Book Review: Lois Lane: Fallout

Book Review: Lois Lane: Fallout by Gwenda Bond

Getting in trouble her first day at East Metropolis High School was not Lois Lane’s plan.  Keeping her head down, fitting in, allowing her family to settle in for her general father’s new long-term assignment, that was the plan.  But when she witnesses a student’s report of bullying being laughed off by the principal (especially odd as Anavi Singh claims the Warheads are somehow bullying her inside her own brain), Lois’ curiosity and hatred of injustice are aroused.

Lois Lane: Fallout

While her interference is not appreciated by Principal Butler, local newspaperman Perry White sees some potential in Lois, and invites her to join the staff of the “Daily Scoop”, a teen-oriented website attached to the Daily Planet.   Lois decides to make school bullying her first news story, but she may be getting in over her head.  The Warheads are not ordinary bullies, and almost every adult in Lois’ life is against her pursuing this scoop.  Good thing she has an online friend “SmallvilleGuy” that can help out some–now she just needs to make friends in real life!

This young adult novel re-imagines veteran comics character Lois Lane as a modern teenager just starting out on a journalism career path.  This works pretty well, and Lois makes a good YA protagonist.  She’s mouthy, incurably curious, stands up for what she thinks is right and is clever enough to get herself in trouble but not always clever enough to get herself back out solo.  Her background as a military brat is a plausible explanation for such skills as she has, while allowing her to clash with her authoritarian father.

Romance is mostly on the back burner (thankfully); while Lois does have some romantic thoughts towards the fellow she met on an UFO website after reporting she saw a flying man, she’s well aware that SmallvilleGuy is keeping secrets such as his actual name and appearance from her.  He does seem to be a good friend, though.

Other characters tend not to develop much; a couple have hidden depths that are likely to provide subplots for further stories.  (There’s already a sequel.)

While Lois hasn’t realized this yet, she does live in a superhero world, and there’s some science-fictional technology that plays a part in the story.  Notably, it is not played as inherently bad, though it can be abused.  (In some cases, relatively harmlessly, as Lois’ little sister Lucy demonstrates.)

The main problem for me was the central mystery of the book–possibly it’s because I have decades of experience reading science fiction and superhero comics, but I figured out all the twists by about Chapter 4 of 25.  This meant that the story dragged for me while I waited for Lois to catch up.  I hope that this will not be so much of a problem for the intended audience of young adults.

Overall, it’s a good first installment in what could be a long series, and I recommend it to fans of plucky reporters who enjoy knowing something the heroine doesn’t.

Manga Review: Princess Jellyfish Volume 1

Manga Review: Princess Jellyfish Volume 1 by Akiko Higashimura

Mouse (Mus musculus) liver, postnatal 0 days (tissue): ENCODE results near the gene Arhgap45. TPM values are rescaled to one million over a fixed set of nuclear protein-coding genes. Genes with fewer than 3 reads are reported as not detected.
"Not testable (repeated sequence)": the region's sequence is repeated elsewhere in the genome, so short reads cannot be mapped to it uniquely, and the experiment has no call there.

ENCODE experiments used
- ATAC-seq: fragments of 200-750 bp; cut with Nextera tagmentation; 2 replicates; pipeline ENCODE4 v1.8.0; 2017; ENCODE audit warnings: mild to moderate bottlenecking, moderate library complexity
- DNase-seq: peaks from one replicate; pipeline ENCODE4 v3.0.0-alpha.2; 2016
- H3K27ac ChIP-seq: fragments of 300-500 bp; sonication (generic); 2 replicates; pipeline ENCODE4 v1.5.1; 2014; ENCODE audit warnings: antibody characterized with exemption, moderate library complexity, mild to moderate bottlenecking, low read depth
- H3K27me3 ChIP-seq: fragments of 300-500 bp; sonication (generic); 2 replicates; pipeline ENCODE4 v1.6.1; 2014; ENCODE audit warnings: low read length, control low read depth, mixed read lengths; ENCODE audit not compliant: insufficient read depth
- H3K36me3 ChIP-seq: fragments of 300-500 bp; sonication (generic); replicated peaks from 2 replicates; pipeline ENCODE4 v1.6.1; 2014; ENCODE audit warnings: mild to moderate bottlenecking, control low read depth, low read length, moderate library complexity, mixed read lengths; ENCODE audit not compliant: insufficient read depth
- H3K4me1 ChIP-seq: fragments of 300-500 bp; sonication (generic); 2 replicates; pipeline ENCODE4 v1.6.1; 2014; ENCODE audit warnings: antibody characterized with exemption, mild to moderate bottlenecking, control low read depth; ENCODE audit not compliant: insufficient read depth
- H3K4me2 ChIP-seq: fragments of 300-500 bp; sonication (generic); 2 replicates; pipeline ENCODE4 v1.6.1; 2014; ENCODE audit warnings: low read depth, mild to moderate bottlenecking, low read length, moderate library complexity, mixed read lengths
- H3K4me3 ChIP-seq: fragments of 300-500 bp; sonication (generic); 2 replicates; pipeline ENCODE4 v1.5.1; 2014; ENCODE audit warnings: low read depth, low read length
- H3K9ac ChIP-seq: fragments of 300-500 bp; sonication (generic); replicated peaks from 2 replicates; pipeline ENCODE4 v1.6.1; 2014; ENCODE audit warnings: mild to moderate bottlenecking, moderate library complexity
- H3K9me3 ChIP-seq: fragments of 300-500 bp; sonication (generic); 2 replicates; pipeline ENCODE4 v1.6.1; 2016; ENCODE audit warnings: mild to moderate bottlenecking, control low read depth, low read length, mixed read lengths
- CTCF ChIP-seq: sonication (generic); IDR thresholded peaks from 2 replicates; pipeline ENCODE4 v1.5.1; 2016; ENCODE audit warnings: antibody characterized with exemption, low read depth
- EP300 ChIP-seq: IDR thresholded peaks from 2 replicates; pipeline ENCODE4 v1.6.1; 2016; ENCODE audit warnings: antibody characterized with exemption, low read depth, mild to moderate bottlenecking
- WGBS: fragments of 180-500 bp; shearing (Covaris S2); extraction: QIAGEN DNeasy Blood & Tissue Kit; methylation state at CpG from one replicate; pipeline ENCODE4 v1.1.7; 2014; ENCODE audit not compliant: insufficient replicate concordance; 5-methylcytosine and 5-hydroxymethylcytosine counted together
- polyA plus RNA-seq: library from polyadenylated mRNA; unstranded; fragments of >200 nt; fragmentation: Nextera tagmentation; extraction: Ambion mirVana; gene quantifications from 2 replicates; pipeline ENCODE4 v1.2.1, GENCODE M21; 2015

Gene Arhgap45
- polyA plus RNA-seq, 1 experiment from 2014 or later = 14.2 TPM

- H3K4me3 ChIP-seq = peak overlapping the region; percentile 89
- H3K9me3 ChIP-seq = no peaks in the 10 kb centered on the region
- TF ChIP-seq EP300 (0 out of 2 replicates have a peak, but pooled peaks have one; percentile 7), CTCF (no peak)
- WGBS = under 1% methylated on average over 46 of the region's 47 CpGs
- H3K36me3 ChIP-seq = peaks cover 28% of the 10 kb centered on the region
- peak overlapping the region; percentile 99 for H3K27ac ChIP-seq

Amamizukan is not your average apartment building.  For one thing, it’s a small, old-fashioned building of the type rarely seen these days.  More importantly, all the residents are fujoshi (“rotten women”) who for one reason or another have fallen outside the society-approved get job/get husband/have kids way of life for Japanese women.  These eccentric women fear the “fashionable”, and especially fashionable men, which is why Amamizukan is also know as the “Nunnery.”

Princess Jellyfish Volume 1

Tsukimi Kurashita is the newest resident, an aspiring illustrator with a penchant for jellyfish.  She knows all about these aquatic creatures, and is appalled to learn that the local pet shop has put two species together that will cause the death of one of them.  The shop assistant is a “fashionable”, which makes Tsukimi terrified of talking to him and thus unable to speak normally, and apathetic which makes him not care to the point he physically throws her out of the store.

At this point, a “princess” appears.  A stunning, fashion-forward beauty, she nevertheless listens to Tsukimi’s explanation and helps liberate “Clara” the endangered jellyfish from the store (with proper payment.)  It’s very late when they arrive at Amamizukan, so the princess, a very self-confident person, invites herself to sleep over.

In the morning, however, Tsukimi is shocked to learn that her princess is named Kuranosuke, and is in fact a young man.  How the heck is she going to keep the other “Amars” from finding out she’s got a boy in her room?

This josei (young women’s) manga has had a short animated adaptation (available from Funimation), and a live-action movie.  In the author notes, it’s revealed that the creator had an obsession with jellyfish for a few years in her teens, and she uses that in the story.  “Ama” is a word for a Buddhist nun, so “Amars” would be kind of equivalent to a women-only U.S. apartment building having residents who called themselves “Sistahs.”

One of the running themes of the manga is that everyone is eccentric in their own way, even the people who seem to function well in normal society.   The Amars are just more obvious about it.  Most of them are unconventional in appearance, and entered the job market just as it crashed after the bubble economy collapsed, so were unable to find steady jobs.  So they earn a marginal living as assistants to a manga creator (who never appears on panel, being a nocturnal shut-in) and supplement this with handouts from their parents.